Hannah King · September 10, 2014
Elder Paul K. Sybrowsky, immediate past president of Southern Virginia University and former general authority of The Church of Jesus Christ of Latter-day Saints, passed away surrounded by family on Wednesday, Sept. 10, 2014, in Salt Lake City, Utah. He had battled a serious illness for many months.
At the time of his death, he was serving Southern Virginia University as a senior advisor to the Board of Trustees.
From June 1, 2012, to Aug. 31, 2014, he served as the seventh president of Southern Virginia since its transition to a private liberal arts institution with a Latter-day Saint environment in 1996. During his two years as president of the university, he oversaw the successful public launch of the university’s ongoing capital campaign, “Advancing the Genius of Small,” which has raised over $28 million to date.
At Southern Virginia, Elder Sybrowsky often spoke of his passion for educating young people through scholarship and discipleship — two of Southern Virginia’s core values.
Prior to becoming president of the university, he served as a member of the Second Quorum of the Seventy of the Church for six years. As a general authority, he was area president from 2005 to 2008 for Australia, Papua New Guinea and the Solomon Islands. He also had assignments in the areas of church history, media services, family history, and boundaries and leadership. In addition to serving as a Seventy, he served as a bishop, stake president, and mission president in Canada.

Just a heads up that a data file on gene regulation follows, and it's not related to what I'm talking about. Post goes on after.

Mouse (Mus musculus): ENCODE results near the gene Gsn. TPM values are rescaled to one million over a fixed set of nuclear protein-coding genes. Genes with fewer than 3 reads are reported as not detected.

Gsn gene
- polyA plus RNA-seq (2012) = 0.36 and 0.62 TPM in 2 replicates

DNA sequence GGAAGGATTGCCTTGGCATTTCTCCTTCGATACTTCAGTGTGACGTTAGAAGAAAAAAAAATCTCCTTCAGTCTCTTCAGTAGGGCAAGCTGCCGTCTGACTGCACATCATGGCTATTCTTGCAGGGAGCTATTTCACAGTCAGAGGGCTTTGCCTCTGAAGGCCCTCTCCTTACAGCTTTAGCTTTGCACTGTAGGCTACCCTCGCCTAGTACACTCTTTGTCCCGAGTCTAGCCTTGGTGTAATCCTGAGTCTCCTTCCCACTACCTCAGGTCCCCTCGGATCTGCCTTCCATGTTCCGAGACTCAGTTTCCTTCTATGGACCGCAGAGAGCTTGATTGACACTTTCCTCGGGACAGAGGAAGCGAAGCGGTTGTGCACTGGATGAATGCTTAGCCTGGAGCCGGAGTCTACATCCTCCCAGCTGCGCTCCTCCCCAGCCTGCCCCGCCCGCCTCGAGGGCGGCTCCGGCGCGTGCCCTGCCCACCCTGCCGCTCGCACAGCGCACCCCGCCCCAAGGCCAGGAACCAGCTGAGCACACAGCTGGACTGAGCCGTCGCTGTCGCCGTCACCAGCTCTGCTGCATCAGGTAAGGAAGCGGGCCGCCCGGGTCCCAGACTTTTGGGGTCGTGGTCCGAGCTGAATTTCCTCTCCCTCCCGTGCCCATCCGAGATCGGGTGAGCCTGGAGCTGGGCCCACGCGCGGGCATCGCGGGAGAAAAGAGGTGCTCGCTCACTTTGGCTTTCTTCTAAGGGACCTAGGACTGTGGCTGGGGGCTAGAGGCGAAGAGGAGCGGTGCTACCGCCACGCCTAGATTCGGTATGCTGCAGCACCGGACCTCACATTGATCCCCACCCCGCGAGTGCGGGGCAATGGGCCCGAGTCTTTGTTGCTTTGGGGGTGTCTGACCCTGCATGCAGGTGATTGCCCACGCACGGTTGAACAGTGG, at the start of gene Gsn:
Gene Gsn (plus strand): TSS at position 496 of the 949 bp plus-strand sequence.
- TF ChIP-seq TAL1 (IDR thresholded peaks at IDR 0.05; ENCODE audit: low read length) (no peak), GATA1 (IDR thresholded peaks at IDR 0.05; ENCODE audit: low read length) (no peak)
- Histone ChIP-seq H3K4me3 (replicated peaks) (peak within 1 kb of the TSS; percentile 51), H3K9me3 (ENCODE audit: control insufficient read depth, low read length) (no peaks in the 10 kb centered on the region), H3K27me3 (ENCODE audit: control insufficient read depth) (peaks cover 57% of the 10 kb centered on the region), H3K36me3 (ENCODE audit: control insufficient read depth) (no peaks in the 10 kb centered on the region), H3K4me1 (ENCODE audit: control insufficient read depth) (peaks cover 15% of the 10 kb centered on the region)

Born on Aug. 22, 1944, to Paul H. Sybrowsky and Elizabeth Ann Fowler Sybrowsky, Elder Sybrowsky was raised in Salt Lake City, Utah. He attended what is now known as Brigham Young University–Hawaii until leaving to serve a full-time LDS mission in Canada from 1964 to 1966. Following his mission, he earned a bachelor’s degree in sociology from Brigham Young University. In 1968, he married Evelyn “Lynne” Frances Prior.
Professionally, he co-founded Dynix, Inc., which went on to become the world leader in providing automated library services. As CEO of Dynix, he was recognized as Utah’s Small Businessman of the Year and Utah’s Entrepreneur of the Year in the field of technology.
He also provided service to his community and country through serving in the United States Army Reserves and the Utah Air National Guard, as a commissioner of the Northwest Commission on Colleges and Universities, and on a number of boards and leadership councils.
Elder Sybrowsky is survived by his wife, Lynne Sybrowsky, and their nine children and 29 grandchildren.